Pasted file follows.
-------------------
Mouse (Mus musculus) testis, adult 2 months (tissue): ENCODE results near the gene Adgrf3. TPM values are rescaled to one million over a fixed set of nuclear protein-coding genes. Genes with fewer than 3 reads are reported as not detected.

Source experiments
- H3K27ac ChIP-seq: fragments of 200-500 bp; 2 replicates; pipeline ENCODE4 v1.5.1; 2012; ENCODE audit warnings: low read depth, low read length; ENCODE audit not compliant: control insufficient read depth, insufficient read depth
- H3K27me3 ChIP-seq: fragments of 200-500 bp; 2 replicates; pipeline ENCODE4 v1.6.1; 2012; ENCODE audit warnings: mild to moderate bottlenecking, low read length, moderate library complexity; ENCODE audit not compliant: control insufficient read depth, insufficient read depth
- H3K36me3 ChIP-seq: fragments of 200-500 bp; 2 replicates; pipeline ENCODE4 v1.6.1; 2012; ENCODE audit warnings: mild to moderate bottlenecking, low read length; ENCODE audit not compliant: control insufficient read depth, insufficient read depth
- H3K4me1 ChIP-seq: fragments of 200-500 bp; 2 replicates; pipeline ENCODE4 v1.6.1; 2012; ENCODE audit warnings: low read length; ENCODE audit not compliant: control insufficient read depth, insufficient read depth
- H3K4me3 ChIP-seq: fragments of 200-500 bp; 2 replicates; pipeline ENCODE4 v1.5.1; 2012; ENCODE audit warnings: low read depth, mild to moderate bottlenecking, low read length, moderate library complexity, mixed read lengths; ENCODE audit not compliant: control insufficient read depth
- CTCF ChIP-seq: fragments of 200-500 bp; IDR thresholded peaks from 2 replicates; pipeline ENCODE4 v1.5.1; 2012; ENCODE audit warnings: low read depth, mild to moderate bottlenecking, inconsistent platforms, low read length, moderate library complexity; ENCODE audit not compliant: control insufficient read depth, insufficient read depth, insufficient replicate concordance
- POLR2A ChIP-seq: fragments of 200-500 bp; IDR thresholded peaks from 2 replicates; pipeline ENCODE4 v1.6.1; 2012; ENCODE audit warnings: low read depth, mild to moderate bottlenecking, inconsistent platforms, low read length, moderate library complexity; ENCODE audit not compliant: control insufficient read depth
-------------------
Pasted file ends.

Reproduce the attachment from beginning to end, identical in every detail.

Mouse (Mus musculus) testis, adult 2 months (tissue): ENCODE results near the gene Adgrf3. TPM values are rescaled to one million over a fixed set of nuclear protein-coding genes. Genes with fewer than 3 reads are reported as not detected.

Source experiments
- H3K27ac ChIP-seq: fragments of 200-500 bp; 2 replicates; pipeline ENCODE4 v1.5.1; 2012; ENCODE audit warnings: low read depth, low read length; ENCODE audit not compliant: control insufficient read depth, insufficient read depth
- H3K27me3 ChIP-seq: fragments of 200-500 bp; 2 replicates; pipeline ENCODE4 v1.6.1; 2012; ENCODE audit warnings: mild to moderate bottlenecking, low read length, moderate library complexity; ENCODE audit not compliant: control insufficient read depth, insufficient read depth
- H3K36me3 ChIP-seq: fragments of 200-500 bp; 2 replicates; pipeline ENCODE4 v1.6.1; 2012; ENCODE audit warnings: mild to moderate bottlenecking, low read length; ENCODE audit not compliant: control insufficient read depth, insufficient read depth
- H3K4me1 ChIP-seq: fragments of 200-500 bp; 2 replicates; pipeline ENCODE4 v1.6.1; 2012; ENCODE audit warnings: low read length; ENCODE audit not compliant: control insufficient read depth, insufficient read depth
- H3K4me3 ChIP-seq: fragments of 200-500 bp; 2 replicates; pipeline ENCODE4 v1.5.1; 2012; ENCODE audit warnings: low read depth, mild to moderate bottlenecking, low read length, moderate library complexity, mixed read lengths; ENCODE audit not compliant: control insufficient read depth
- CTCF ChIP-seq: fragments of 200-500 bp; IDR thresholded peaks from 2 replicates; pipeline ENCODE4 v1.5.1; 2012; ENCODE audit warnings: low read depth, mild to moderate bottlenecking, inconsistent platforms, low read length, moderate library complexity; ENCODE audit not compliant: control insufficient read depth, insufficient read depth, insufficient replicate concordance
- POLR2A ChIP-seq: fragments of 200-500 bp; IDR thresholded peaks from 2 replicates; pipeline ENCODE4 v1.6.1; 2012; ENCODE audit warnings: low read depth, mild to moderate bottlenecking, inconsistent platforms, low read length, moderate library complexity; ENCODE audit not compliant: control insufficient read depth